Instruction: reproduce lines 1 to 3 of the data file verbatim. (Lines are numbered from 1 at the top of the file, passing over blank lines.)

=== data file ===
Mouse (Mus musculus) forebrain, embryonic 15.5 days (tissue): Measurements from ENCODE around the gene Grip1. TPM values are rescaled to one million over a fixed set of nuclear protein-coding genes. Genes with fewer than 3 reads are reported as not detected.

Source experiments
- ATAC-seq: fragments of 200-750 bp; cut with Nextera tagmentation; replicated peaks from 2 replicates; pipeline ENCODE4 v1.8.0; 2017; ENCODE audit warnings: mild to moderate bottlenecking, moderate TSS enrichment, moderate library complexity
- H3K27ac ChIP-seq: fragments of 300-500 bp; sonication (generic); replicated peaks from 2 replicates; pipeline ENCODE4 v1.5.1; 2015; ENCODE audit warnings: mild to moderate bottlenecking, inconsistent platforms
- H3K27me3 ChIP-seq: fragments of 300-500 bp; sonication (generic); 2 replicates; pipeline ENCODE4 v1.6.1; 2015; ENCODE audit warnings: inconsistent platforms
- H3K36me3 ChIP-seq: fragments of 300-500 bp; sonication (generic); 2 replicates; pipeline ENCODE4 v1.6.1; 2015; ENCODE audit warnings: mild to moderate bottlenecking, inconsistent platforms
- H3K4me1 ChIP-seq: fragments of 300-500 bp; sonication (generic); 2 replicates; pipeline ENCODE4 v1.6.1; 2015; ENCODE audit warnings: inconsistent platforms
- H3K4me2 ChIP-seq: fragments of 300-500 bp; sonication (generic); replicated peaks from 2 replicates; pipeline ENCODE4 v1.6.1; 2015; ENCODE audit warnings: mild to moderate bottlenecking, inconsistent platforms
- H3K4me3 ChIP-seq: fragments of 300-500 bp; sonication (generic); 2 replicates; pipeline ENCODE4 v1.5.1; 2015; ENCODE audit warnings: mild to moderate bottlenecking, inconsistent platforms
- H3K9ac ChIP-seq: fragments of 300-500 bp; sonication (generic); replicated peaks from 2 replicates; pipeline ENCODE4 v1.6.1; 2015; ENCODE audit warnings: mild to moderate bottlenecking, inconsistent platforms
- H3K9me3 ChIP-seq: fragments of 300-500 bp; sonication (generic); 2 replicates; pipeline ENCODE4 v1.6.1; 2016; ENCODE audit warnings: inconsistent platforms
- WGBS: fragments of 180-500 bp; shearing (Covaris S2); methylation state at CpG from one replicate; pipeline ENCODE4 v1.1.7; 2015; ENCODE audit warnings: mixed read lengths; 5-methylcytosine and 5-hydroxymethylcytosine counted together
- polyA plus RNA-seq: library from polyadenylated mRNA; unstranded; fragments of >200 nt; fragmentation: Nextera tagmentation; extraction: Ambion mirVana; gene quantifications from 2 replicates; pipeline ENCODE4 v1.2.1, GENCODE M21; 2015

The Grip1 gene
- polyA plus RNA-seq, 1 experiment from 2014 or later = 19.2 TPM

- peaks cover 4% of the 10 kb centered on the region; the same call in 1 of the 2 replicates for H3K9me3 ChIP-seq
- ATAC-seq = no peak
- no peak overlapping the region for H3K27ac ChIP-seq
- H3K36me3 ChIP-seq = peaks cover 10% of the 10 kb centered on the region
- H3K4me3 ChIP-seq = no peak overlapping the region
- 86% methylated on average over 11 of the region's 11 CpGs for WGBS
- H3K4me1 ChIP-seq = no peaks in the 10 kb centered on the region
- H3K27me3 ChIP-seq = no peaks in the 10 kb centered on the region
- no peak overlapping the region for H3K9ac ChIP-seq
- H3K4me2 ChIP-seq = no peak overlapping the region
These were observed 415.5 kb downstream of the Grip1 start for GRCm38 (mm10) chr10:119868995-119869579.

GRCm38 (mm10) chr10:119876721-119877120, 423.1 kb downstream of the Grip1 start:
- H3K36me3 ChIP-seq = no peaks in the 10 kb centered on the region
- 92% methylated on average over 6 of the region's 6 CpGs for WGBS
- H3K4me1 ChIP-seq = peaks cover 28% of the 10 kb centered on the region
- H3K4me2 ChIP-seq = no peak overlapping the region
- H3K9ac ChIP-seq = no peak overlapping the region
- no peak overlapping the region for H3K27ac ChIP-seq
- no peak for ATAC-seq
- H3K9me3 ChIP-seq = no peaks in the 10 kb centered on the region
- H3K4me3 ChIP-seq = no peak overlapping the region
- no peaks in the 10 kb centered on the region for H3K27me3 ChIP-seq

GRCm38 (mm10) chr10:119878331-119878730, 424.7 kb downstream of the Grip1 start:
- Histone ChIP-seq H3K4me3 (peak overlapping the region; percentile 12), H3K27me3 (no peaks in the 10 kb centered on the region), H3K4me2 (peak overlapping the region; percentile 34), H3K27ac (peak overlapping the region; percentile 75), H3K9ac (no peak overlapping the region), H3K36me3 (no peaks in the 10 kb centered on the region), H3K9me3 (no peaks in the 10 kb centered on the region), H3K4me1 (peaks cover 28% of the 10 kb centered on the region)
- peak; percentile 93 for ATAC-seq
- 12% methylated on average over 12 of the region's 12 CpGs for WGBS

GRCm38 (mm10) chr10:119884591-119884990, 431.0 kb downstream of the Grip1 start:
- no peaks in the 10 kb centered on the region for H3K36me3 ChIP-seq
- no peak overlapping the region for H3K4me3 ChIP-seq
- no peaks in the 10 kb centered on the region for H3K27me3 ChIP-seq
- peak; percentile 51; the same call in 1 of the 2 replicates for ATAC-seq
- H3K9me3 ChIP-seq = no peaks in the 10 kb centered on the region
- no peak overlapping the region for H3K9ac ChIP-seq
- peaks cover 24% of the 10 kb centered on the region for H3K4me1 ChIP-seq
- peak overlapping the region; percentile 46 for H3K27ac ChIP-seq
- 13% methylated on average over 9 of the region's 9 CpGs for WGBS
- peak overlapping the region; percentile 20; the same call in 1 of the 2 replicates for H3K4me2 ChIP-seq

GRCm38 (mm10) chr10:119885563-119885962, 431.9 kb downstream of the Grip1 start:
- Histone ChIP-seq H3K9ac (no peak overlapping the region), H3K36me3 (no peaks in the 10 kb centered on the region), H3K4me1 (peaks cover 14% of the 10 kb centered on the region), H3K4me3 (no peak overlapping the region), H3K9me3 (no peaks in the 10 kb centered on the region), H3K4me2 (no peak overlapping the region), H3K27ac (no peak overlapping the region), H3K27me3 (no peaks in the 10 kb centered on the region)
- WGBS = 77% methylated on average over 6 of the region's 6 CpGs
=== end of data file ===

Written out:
Mouse (Mus musculus) forebrain, embryonic 15.5 days (tissue): Measurements from ENCODE around the gene Grip1. TPM values are rescaled to one million over a fixed set of nuclear protein-coding genes. Genes with fewer than 3 reads are reported as not detected.

Source experiments
- ATAC-seq: fragments of 200-750 bp; cut with Nextera tagmentation; replicated peaks from 2 replicates; pipeline ENCODE4 v1.8.0; 2017; ENCODE audit warnings: mild to moderate bottlenecking, moderate TSS enrichment, moderate library complexity